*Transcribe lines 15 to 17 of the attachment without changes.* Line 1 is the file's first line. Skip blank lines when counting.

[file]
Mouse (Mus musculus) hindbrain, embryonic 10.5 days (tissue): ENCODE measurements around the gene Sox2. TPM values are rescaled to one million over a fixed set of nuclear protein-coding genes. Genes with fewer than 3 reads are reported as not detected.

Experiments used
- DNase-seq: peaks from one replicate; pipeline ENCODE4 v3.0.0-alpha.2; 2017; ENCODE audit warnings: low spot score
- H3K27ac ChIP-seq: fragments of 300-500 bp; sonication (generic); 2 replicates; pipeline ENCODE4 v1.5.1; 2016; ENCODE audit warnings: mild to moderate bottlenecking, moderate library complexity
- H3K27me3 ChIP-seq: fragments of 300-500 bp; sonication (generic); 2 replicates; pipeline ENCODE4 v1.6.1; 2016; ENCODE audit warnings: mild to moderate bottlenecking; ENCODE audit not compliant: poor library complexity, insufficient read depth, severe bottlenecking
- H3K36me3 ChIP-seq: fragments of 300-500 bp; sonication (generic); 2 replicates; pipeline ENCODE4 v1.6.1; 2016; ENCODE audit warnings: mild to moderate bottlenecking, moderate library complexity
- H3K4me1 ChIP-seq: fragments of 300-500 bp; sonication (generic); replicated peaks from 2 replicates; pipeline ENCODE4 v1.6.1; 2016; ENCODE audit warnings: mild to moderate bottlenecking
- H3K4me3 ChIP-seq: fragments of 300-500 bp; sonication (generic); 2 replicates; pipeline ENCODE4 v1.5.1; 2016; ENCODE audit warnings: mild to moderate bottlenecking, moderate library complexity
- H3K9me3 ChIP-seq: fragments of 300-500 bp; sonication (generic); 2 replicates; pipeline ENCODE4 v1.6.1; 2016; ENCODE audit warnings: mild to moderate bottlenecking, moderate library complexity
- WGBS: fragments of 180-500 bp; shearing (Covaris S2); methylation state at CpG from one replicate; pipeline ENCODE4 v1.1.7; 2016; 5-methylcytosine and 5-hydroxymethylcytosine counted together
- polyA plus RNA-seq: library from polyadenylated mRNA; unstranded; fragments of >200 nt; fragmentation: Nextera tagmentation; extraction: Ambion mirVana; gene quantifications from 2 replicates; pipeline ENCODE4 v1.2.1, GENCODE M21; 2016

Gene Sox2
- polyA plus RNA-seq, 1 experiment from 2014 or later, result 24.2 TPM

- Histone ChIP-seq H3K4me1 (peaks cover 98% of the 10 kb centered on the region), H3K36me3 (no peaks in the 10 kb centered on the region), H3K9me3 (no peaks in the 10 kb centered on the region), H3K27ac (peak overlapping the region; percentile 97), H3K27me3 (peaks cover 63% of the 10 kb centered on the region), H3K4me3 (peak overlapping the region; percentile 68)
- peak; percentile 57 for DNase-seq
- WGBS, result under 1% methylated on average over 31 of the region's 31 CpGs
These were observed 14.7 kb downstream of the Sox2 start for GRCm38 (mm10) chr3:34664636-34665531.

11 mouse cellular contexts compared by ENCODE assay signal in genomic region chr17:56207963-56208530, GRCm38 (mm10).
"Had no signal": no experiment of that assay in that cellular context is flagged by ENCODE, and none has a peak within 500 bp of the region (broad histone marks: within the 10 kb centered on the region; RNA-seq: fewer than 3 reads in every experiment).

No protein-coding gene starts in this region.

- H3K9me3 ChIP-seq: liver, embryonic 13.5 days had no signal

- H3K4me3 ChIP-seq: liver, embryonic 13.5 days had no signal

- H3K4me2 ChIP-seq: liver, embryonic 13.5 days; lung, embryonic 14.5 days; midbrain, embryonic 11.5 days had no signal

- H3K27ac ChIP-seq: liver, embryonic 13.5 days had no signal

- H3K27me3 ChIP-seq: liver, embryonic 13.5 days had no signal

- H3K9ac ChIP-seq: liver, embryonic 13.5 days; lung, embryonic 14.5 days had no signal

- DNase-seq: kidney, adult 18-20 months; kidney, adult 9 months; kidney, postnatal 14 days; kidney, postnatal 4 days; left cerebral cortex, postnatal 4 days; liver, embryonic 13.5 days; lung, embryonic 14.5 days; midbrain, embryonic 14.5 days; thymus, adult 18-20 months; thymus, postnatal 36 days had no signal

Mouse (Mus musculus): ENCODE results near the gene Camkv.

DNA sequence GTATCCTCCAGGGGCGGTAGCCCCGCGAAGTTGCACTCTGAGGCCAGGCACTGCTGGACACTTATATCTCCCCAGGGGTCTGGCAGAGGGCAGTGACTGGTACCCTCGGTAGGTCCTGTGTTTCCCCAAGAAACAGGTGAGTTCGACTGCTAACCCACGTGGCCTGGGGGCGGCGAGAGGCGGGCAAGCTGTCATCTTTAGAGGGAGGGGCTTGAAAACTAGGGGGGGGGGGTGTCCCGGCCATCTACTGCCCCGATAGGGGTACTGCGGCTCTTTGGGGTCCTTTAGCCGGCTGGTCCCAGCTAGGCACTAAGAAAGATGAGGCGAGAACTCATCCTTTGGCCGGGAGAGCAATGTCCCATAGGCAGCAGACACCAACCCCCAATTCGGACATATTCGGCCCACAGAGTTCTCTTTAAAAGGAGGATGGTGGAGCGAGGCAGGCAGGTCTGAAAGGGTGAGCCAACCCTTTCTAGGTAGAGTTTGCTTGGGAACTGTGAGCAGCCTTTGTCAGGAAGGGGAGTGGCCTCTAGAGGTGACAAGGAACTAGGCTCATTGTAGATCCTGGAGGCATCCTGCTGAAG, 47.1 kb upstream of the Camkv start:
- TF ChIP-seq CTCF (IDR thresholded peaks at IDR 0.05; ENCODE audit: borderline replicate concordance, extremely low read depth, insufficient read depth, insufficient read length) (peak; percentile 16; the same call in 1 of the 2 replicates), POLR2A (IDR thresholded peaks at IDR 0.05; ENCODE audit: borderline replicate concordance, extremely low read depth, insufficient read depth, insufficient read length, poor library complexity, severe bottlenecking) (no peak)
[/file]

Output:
- peak; percentile 57 for DNase-seq
- WGBS, result under 1% methylated on average over 31 of the region's 31 CpGs
These were observed 14.7 kb downstream of the Sox2 start for GRCm38 (mm10) chr3:34664636-34665531.